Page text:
The Importance of Business-Education Partnerships
Why educators and business leaders must collaborate to build a highly skilled workforce
Thomas J. Gentzel and Glenn Marshall
In just three years, the gap between trained workers and job openings could threaten our nation’s economic security, reduce individual prosperity and create larger income gaps, if a 2020 forecast by the Bureau of Labor Statistics comes to fruition. This is a cause for concern but it is not a future written in stone–we know how to solve these problems, we can avoid the political fray, but we do have to decide to move.
The gap between trained workers and job openings could threaten our nation’s economic security, reduce individual prosperity and create larger income gaps.
Business leaders from a variety of sectors dependent on a skilled workforce and education leaders representing educators, parents and local policymakers recently participated in a summit to discuss our challenges and to try to find a better path forward. We’ve shared a vision for our children but rarely engaged each other to jointly problem-solve. The stakes are different now. We agreed we need to work together at a higher level and in a more cooperative manner to support our children and our communities.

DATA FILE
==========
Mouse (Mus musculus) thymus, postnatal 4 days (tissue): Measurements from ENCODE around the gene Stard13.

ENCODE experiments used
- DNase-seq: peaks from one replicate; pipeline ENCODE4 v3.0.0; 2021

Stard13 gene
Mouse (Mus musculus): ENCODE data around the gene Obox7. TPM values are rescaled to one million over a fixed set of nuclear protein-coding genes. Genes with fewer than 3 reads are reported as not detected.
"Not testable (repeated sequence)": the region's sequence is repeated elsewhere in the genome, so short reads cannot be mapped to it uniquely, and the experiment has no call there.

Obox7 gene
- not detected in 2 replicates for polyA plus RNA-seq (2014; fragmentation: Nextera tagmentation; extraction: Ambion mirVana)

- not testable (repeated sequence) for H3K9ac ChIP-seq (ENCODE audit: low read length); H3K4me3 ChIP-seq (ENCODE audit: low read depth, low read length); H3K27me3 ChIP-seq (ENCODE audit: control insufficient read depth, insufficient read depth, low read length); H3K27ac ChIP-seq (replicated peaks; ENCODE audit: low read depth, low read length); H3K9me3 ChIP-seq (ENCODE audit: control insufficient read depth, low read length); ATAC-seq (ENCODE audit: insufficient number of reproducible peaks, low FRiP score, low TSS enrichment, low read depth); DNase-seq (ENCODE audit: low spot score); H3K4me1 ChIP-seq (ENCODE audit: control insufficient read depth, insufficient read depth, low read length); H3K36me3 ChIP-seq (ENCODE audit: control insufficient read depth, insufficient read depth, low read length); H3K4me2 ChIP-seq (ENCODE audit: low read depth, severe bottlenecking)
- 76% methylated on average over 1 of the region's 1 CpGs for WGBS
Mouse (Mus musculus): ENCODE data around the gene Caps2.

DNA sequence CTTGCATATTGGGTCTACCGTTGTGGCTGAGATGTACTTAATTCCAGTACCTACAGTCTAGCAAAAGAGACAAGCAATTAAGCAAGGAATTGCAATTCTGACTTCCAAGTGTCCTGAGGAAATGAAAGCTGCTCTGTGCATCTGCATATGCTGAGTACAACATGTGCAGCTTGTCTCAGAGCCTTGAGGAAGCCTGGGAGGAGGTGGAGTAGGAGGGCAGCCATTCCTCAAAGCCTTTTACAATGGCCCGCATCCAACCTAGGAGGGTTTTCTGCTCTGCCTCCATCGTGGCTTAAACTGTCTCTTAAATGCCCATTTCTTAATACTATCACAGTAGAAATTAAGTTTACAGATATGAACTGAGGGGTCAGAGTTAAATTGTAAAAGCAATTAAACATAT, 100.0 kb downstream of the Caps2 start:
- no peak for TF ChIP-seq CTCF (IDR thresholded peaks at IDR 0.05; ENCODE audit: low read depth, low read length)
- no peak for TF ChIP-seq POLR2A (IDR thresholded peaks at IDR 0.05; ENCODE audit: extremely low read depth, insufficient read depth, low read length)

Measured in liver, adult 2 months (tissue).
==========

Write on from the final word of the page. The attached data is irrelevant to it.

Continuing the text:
The rapidly changing economic landscape demands a more adept and knowledgeable workforce. While the jobs of the future—many of which do not yet exist—are impossible to predict, people will need the ability to think critically, problem-solve and possess a higher level of communication and computation skills so they can adapt to fast-moving environments and develop new skills as the workplace shifts.
Thomas J. Gentzel is executive director and CEO of the National School Boards Association and chairman of the board of directors of the Learning First Alliance.
Glenn Marshall is board member of the Association for Manufacturing Excellence and a retired executive of Newport News Shipbuilding
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